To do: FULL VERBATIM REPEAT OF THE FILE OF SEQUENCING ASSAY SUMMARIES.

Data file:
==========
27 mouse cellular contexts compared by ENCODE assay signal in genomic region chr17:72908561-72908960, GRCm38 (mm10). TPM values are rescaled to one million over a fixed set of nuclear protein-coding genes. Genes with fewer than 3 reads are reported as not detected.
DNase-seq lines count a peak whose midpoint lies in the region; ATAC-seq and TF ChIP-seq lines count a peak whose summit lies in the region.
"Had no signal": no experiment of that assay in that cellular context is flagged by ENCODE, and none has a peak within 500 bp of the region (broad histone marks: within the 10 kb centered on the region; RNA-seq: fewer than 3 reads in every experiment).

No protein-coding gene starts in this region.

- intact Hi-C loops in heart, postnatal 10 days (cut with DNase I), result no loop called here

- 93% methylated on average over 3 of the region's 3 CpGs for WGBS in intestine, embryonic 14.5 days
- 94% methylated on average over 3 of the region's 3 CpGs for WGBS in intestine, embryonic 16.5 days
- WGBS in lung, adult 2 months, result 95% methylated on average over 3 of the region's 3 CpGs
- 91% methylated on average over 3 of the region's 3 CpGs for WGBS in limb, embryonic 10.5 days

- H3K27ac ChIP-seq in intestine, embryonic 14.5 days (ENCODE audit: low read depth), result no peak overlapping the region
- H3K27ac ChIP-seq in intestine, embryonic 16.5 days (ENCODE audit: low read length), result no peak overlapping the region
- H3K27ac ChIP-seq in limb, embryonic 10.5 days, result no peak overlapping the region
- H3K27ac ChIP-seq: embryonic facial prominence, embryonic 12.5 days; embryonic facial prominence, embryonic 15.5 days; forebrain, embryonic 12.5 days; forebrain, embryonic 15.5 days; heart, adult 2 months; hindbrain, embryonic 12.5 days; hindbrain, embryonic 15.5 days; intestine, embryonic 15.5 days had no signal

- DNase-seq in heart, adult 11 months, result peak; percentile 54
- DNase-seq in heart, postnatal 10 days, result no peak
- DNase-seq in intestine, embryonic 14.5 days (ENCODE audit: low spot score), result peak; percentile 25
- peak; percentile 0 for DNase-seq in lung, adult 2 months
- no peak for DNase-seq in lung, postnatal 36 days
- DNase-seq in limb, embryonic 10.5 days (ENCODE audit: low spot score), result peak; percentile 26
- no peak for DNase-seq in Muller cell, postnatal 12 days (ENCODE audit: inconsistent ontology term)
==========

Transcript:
27 mouse cellular contexts compared by ENCODE assay signal in genomic region chr17:72908561-72908960, GRCm38 (mm10). TPM values are rescaled to one million over a fixed set of nuclear protein-coding genes. Genes with fewer than 3 reads are reported as not detected.
DNase-seq lines count a peak whose midpoint lies in the region; ATAC-seq and TF ChIP-seq lines count a peak whose summit lies in the region.
"Had no signal": no experiment of that assay in that cellular context is flagged by ENCODE, and none has a peak within 500 bp of the region (broad histone marks: within the 10 kb centered on the region; RNA-seq: fewer than 3 reads in every experiment).

No protein-coding gene starts in this region.

- intact Hi-C loops in heart, postnatal 10 days (cut with DNase I), result no loop called here

- 93% methylated on average over 3 of the region's 3 CpGs for WGBS in intestine, embryonic 14.5 days
- 94% methylated on average over 3 of the region's 3 CpGs for WGBS in intestine, embryonic 16.5 days
- WGBS in lung, adult 2 months, result 95% methylated on average over 3 of the region's 3 CpGs
- 91% methylated on average over 3 of the region's 3 CpGs for WGBS in limb, embryonic 10.5 days

- H3K27ac ChIP-seq in intestine, embryonic 14.5 days (ENCODE audit: low read depth), result no peak overlapping the region
- H3K27ac ChIP-seq in intestine, embryonic 16.5 days (ENCODE audit: low read length), result no peak overlapping the region
- H3K27ac ChIP-seq in limb, embryonic 10.5 days, result no peak overlapping the region
- H3K27ac ChIP-seq: embryonic facial prominence, embryonic 12.5 days; embryonic facial prominence, embryonic 15.5 days; forebrain, embryonic 12.5 days; forebrain, embryonic 15.5 days; heart, adult 2 months; hindbrain, embryonic 12.5 days; hindbrain, embryonic 15.5 days; intestine, embryonic 15.5 days had no signal

- DNase-seq in heart, adult 11 months, result peak; percentile 54
- DNase-seq in heart, postnatal 10 days, result no peak
- DNase-seq in intestine, embryonic 14.5 days (ENCODE audit: low spot score), result peak; percentile 25
- peak; percentile 0 for DNase-seq in lung, adult 2 months
- no peak for DNase-seq in lung, postnatal 36 days
- DNase-seq in limb, embryonic 10.5 days (ENCODE audit: low spot score), result peak; percentile 26
- no peak for DNase-seq in Muller cell, postnatal 12 days (ENCODE audit: inconsistent ontology term)